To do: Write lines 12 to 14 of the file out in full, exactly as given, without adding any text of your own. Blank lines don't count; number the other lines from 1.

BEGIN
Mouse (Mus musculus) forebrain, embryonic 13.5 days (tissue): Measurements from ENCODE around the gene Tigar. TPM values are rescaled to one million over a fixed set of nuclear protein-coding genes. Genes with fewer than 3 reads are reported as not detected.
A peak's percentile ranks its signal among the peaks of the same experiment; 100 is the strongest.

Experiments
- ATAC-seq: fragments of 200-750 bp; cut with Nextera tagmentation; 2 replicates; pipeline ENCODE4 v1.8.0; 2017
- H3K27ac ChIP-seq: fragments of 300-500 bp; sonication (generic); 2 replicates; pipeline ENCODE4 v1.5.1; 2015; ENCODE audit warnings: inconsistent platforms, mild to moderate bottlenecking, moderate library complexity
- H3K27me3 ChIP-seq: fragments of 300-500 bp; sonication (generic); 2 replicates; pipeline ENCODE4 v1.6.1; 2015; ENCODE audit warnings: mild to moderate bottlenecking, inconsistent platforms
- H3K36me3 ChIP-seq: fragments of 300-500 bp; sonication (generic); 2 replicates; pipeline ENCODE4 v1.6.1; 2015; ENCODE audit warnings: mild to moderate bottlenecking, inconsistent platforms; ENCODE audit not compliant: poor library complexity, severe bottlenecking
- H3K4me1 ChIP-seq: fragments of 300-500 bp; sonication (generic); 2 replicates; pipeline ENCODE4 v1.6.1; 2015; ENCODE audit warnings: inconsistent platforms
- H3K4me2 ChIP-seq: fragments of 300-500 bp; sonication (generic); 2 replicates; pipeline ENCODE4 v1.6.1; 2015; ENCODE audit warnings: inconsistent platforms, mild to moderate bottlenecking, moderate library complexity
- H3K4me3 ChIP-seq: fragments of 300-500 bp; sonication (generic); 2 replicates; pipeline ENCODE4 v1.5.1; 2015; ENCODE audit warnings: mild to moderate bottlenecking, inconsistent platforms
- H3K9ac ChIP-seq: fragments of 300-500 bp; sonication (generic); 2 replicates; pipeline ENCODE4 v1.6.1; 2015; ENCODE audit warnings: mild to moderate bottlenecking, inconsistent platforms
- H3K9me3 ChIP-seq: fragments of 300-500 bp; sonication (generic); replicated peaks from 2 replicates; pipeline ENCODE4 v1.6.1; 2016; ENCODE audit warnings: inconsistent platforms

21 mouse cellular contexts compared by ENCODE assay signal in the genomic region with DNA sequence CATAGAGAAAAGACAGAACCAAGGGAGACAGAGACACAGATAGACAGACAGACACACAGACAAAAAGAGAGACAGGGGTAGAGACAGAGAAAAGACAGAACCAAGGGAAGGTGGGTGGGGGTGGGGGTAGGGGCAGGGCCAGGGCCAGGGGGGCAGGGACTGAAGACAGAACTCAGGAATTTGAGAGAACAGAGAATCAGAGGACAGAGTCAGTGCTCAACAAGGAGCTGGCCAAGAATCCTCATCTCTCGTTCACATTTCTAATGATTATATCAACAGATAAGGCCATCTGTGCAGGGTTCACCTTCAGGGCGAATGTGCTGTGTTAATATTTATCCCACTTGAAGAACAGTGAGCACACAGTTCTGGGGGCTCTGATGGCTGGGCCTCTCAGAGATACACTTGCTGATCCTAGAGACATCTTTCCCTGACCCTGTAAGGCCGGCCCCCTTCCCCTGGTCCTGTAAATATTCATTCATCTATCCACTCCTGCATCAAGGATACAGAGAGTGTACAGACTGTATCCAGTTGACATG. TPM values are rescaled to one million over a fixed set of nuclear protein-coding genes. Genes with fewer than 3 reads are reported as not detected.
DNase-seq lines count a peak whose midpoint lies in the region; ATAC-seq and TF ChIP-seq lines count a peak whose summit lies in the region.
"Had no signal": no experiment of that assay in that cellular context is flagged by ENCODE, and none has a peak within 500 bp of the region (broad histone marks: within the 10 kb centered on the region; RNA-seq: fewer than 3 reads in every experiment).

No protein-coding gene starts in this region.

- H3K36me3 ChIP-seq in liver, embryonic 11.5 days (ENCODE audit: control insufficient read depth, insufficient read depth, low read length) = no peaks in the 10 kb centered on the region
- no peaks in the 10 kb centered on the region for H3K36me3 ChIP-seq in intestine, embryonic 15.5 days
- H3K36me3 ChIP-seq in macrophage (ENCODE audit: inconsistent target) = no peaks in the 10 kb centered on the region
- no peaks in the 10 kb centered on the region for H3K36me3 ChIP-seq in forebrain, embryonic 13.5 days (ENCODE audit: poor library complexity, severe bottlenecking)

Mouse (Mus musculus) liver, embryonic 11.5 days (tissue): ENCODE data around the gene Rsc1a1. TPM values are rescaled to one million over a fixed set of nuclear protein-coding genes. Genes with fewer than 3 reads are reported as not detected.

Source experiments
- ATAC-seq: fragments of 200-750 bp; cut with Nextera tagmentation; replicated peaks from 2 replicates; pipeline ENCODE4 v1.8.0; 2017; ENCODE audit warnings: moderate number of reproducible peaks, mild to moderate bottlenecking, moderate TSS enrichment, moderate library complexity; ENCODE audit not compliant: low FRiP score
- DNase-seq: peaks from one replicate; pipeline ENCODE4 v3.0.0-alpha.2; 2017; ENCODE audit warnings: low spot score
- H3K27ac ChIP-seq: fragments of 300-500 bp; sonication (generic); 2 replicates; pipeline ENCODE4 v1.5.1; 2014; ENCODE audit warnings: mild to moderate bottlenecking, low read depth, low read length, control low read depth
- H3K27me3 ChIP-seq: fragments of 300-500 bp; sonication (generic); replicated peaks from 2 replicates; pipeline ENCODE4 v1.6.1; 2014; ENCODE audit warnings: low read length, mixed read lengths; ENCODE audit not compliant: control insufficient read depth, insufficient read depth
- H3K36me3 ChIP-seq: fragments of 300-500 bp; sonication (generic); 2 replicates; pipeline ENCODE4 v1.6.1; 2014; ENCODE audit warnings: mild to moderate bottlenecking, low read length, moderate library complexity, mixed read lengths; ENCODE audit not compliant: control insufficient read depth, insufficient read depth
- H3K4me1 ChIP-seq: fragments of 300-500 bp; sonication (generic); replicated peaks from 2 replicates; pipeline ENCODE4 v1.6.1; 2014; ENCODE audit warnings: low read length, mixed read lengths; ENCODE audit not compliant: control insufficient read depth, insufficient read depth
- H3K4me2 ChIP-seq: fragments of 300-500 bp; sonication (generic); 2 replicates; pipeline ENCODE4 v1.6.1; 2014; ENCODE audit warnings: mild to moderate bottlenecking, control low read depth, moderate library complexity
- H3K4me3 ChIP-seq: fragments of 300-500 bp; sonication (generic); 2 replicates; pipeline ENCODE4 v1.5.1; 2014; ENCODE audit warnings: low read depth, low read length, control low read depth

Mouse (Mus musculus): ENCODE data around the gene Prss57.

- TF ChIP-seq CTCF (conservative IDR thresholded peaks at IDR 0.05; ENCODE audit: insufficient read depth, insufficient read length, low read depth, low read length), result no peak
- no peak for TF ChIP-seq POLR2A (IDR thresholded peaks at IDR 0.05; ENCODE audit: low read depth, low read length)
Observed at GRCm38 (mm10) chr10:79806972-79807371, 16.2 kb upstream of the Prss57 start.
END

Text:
- H3K9me3 ChIP-seq: fragments of 300-500 bp; sonication (generic); replicated peaks from 2 replicates; pipeline ENCODE4 v1.6.1; 2016; ENCODE audit warnings: inconsistent platforms

21 mouse cellular contexts compared by ENCODE assay signal in the genomic region with DNA sequence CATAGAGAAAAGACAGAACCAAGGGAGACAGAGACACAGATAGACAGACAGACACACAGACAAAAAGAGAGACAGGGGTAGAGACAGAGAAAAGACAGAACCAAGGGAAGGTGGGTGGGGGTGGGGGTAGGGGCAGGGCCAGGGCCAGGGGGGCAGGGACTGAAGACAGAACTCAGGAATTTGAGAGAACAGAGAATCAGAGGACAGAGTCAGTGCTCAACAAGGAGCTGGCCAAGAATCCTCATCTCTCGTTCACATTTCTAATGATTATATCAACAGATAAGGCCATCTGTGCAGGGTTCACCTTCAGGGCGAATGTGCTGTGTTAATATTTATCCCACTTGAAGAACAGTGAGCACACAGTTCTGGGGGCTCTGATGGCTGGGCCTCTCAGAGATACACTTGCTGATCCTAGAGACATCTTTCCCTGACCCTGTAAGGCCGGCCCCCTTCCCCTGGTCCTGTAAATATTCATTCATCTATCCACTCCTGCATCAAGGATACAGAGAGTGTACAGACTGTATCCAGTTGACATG. TPM values are rescaled to one million over a fixed set of nuclear protein-coding genes. Genes with fewer than 3 reads are reported as not detected.
DNase-seq lines count a peak whose midpoint lies in the region; ATAC-seq and TF ChIP-seq lines count a peak whose summit lies in the region.